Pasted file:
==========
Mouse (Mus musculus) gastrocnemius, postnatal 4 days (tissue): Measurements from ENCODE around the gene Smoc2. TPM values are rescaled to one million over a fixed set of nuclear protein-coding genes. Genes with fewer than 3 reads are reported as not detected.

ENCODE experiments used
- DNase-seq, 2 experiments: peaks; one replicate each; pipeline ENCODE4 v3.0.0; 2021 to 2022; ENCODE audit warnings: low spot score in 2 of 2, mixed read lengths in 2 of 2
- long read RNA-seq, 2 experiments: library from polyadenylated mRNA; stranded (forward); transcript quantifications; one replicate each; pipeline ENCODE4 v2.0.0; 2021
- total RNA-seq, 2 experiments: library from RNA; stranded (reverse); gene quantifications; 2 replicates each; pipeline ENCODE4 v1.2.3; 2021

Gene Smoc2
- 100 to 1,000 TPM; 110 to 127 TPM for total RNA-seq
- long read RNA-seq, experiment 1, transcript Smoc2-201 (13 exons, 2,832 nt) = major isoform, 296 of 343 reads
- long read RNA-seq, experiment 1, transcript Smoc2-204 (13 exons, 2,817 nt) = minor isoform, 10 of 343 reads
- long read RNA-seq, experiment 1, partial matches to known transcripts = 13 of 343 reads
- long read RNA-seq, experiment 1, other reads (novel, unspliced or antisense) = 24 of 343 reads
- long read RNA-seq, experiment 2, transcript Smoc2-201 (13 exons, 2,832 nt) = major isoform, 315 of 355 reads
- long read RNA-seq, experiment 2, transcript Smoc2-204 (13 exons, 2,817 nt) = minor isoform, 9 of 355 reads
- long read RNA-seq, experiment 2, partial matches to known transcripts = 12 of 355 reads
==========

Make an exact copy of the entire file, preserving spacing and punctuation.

Mouse (Mus musculus) gastrocnemius, postnatal 4 days (tissue): Measurements from ENCODE around the gene Smoc2. TPM values are rescaled to one million over a fixed set of nuclear protein-coding genes. Genes with fewer than 3 reads are reported as not detected.

ENCODE experiments used
- DNase-seq, 2 experiments: peaks; one replicate each; pipeline ENCODE4 v3.0.0; 2021 to 2022; ENCODE audit warnings: low spot score in 2 of 2, mixed read lengths in 2 of 2
- long read RNA-seq, 2 experiments: library from polyadenylated mRNA; stranded (forward); transcript quantifications; one replicate each; pipeline ENCODE4 v2.0.0; 2021
- total RNA-seq, 2 experiments: library from RNA; stranded (reverse); gene quantifications; 2 replicates each; pipeline ENCODE4 v1.2.3; 2021

Gene Smoc2
- 100 to 1,000 TPM; 110 to 127 TPM for total RNA-seq
- long read RNA-seq, experiment 1, transcript Smoc2-201 (13 exons, 2,832 nt) = major isoform, 296 of 343 reads
- long read RNA-seq, experiment 1, transcript Smoc2-204 (13 exons, 2,817 nt) = minor isoform, 10 of 343 reads
- long read RNA-seq, experiment 1, partial matches to known transcripts = 13 of 343 reads
- long read RNA-seq, experiment 1, other reads (novel, unspliced or antisense) = 24 of 343 reads
- long read RNA-seq, experiment 2, transcript Smoc2-201 (13 exons, 2,832 nt) = major isoform, 315 of 355 reads
- long read RNA-seq, experiment 2, transcript Smoc2-204 (13 exons, 2,817 nt) = minor isoform, 9 of 355 reads
- long read RNA-seq, experiment 2, partial matches to known transcripts = 12 of 355 reads